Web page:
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LAST MODIFIED ON: 13/08/2020 - 11:43
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There is no youth law in Northern Ireland. Youth policy-makers and service providers operate within the general legislative framework as regards, for example, health and safety, employment and equality.
The more specific legislative framework is contained in the:
Other relevant legislation includes:
- Education and Libraries (Northern Ireland) Order 1986
- Recreation and Youth Service (Northern Ireland) Order 1986.
- Children (Northern Ireland) Order 1995
- Commissioner for Children and Young People (Northern Ireland) Order 2003
- Children's Services Co-operation Act (Northern Ireland) 2015
- Shared Education Act (Northern Ireland) 2016
This Order sets out the requirements for the statutory provision of youth services.
The Order provides that the Education Authority shall secure the provision of adequate facilities for recreational, social, physical, cultural and youth service activities and for services to ancillary to education and for that purpose may, with the approval of the Department of Education:
- establish, maintain and manage any such facilities
- organise any such activities
- assist, by financial contributions or otherwise, any person to establish, maintain and manage any such facilities or to organise any such activities
- provide, or assist by financial contribution or otherwise in the provision of, leaders for such activities
- defray or contribute towards the expenses of any persons taking part in any such activities.
This Order sets out the constitution and functions of Sport NI, including the provision of advice on matters relating to sport and physical recreation to government departments, the Education and Library Boards (replaced by the Education Authority in 2015), district councils and other bodies interested in sport and physical recreation. The Order also sets out the conditions for district councils to provide facilities for recreational, social, physical and cultural activities.
This established the Youth Council for Northern Ireland (YCNI), a non-departmental public body, with the following functions, in accordance with arrangements approved by the Department of Education:
- to advise the Department of Education, Education Authority and other bodies on the development of the youth service
- to encourage cross‐community activity by the youth service
- to encourage the provision of facilities for the youth service and facilities which are especially beneficial to young persons
- to encourage and assist the co‐ordination and efficient use of the resources of the youth service.
The Youth Council remains a legal entity and will be required to undertake its statutory duties until The Youth Service (Northern Ireland) Order 1989 is repealed. The Board of the Youth Council, supported by a small secretariat, will remain in place in the interim period (see the article ’Current debates and reforms’).
This Order imposed general and specific duties on authorities regarding children in need and their families and looked-after children, replacing previous legislation. It brought child welfare legislation into a single coherent statutory framework.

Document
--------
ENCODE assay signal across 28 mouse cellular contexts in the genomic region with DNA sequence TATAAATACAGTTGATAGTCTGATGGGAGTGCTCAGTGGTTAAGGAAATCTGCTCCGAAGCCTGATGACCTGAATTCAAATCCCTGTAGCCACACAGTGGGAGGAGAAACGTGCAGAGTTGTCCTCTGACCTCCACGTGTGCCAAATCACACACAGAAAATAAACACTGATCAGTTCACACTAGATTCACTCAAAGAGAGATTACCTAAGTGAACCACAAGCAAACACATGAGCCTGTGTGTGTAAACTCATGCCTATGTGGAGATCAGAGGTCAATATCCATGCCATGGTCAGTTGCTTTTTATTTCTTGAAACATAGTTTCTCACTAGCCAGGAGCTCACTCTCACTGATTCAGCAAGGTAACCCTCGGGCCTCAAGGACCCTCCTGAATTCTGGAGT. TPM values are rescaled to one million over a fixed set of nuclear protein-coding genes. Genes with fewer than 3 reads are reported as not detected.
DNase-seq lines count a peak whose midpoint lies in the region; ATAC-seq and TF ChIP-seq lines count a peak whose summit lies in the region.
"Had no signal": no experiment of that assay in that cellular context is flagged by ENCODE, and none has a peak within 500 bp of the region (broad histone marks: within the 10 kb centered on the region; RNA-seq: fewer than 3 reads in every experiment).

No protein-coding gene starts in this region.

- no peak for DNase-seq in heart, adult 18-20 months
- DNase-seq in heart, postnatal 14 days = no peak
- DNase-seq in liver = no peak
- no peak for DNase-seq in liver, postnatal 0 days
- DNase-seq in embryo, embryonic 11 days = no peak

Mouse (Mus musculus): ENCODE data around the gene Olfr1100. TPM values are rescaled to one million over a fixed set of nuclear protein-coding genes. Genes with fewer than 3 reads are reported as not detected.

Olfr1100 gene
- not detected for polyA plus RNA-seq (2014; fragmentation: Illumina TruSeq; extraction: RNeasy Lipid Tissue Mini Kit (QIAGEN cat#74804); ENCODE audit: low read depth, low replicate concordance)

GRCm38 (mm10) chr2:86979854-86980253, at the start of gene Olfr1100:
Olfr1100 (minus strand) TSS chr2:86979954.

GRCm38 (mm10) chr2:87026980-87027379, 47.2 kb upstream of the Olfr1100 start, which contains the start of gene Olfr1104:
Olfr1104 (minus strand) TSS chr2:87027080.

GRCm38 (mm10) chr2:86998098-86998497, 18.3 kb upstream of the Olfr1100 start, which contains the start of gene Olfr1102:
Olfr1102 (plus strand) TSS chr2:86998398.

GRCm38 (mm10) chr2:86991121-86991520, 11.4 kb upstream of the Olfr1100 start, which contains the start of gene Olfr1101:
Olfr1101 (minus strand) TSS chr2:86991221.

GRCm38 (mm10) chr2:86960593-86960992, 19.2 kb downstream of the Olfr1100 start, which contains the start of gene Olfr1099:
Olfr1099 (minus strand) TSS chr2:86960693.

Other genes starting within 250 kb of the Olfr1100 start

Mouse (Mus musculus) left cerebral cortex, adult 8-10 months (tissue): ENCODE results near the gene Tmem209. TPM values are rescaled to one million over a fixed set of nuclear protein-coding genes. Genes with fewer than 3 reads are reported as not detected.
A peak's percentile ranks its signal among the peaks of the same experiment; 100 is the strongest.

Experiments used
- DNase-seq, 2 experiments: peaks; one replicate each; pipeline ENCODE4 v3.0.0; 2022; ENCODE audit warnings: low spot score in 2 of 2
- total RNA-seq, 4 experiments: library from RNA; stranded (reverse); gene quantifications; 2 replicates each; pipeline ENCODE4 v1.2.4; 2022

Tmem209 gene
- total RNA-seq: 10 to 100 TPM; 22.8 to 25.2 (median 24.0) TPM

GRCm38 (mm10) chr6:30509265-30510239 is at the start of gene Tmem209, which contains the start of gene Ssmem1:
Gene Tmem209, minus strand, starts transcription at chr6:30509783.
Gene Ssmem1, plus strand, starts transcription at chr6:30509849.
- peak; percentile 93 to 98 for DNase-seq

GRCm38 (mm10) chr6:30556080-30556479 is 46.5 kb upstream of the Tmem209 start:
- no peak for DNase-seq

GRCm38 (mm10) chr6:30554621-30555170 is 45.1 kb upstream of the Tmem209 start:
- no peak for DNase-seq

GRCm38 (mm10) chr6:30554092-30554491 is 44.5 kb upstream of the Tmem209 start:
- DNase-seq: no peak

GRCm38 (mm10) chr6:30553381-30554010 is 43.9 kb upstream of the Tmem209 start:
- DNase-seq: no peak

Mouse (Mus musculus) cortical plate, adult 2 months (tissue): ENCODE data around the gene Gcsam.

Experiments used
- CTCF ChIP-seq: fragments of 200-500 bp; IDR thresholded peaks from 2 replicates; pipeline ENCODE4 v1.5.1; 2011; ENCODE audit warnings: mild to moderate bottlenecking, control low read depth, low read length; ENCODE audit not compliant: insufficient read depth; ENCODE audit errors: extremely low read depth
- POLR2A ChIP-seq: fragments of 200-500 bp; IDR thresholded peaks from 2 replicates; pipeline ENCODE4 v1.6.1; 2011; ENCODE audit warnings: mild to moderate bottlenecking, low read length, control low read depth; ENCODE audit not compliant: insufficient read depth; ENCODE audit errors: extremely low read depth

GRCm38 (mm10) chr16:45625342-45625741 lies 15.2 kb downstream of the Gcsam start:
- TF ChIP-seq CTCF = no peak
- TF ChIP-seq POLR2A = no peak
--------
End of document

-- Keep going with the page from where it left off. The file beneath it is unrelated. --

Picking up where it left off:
This established the office of the Northern Ireland Commissioner for Children and Young People (NICCY). The primary remit of the office is to safeguard and promote the rights and best interests of children and young people and specifically to keep under review the adequacy and effectiveness of:
- law and practice relating to the rights and welfare of children and young persons
- services provided for children and young persons by relevant authorities.
The Commissioner uses the United Nations Convention on the Rights of the Child (UNCRC) as a guiding principle.
This Act requires children’s authorities (defined in the legislation, but including all government departments and the Education Authority) and other defined bodies, to cooperate to contribute to the well-being of children and young persons. The Act requires the Northern Ireland Executive to adopt a children and young person’s strategy, setting out what is to be done to achieve this.
The Act aims to support government departments and public bodies to tackle shared problems in a more coherent fashion and to mitigate the compartmentalisation which departmental responsibilities could cause.
This Act makes provision in relation to shared education. The purpose of shared education is:
- To deliver educational benefits to children and young persons
- To promote the efficient and effective use of resources
- To promote equality of opportunity
- To promote good relations
- To promote respect for identity, diversity and community cohesion
Shared education means the education together of:
- those of different religious belief, including reasonable numbers of both Protestant and Roman Catholic children or young persons; and
- those who are experiencing socio-economic deprivation and those who are not, which is secured by the working together and co-operation of two or more relevant providers.
References to the ‘education and library boards’ (ELBs) in The Education and Libraries (Northern Ireland) Order 1986, the The Youth Service (Northern Ireland) Order 1989 and The Children (Northern Ireland) Order 1995, have been replaced by ‘Education Authority’ under the Education Act (Northern Ireland) 2014, which established the new single authority in their place from 1 April 2015.